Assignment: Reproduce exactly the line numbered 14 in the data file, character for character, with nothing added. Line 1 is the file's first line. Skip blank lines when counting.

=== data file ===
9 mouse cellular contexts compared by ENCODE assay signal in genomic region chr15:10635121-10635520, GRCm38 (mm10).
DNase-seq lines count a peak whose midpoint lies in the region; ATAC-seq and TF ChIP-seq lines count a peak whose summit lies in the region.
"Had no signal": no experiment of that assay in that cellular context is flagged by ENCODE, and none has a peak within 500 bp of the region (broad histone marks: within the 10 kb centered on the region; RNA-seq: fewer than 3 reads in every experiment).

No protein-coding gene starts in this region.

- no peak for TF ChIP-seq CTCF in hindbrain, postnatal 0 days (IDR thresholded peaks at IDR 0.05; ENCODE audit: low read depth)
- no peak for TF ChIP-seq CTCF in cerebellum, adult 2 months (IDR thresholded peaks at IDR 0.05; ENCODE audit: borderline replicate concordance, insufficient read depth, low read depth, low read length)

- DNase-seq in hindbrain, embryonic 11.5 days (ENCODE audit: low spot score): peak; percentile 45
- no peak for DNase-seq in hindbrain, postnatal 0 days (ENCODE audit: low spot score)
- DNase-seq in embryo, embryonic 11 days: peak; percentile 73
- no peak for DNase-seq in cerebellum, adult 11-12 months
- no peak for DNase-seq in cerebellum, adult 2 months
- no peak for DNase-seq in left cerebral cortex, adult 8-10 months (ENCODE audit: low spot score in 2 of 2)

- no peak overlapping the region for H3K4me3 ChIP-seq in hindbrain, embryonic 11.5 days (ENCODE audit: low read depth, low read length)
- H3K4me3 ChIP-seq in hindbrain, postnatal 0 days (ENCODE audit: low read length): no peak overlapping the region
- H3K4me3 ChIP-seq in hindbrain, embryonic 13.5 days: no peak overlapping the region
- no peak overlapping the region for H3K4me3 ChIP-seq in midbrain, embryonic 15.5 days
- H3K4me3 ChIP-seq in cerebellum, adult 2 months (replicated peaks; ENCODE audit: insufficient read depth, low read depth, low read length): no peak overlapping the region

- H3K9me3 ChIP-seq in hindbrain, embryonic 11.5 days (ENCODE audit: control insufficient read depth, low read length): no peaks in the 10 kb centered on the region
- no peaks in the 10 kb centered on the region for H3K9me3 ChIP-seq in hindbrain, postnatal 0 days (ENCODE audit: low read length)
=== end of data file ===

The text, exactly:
- H3K4me3 ChIP-seq in hindbrain, postnatal 0 days (ENCODE audit: low read length): no peak overlapping the region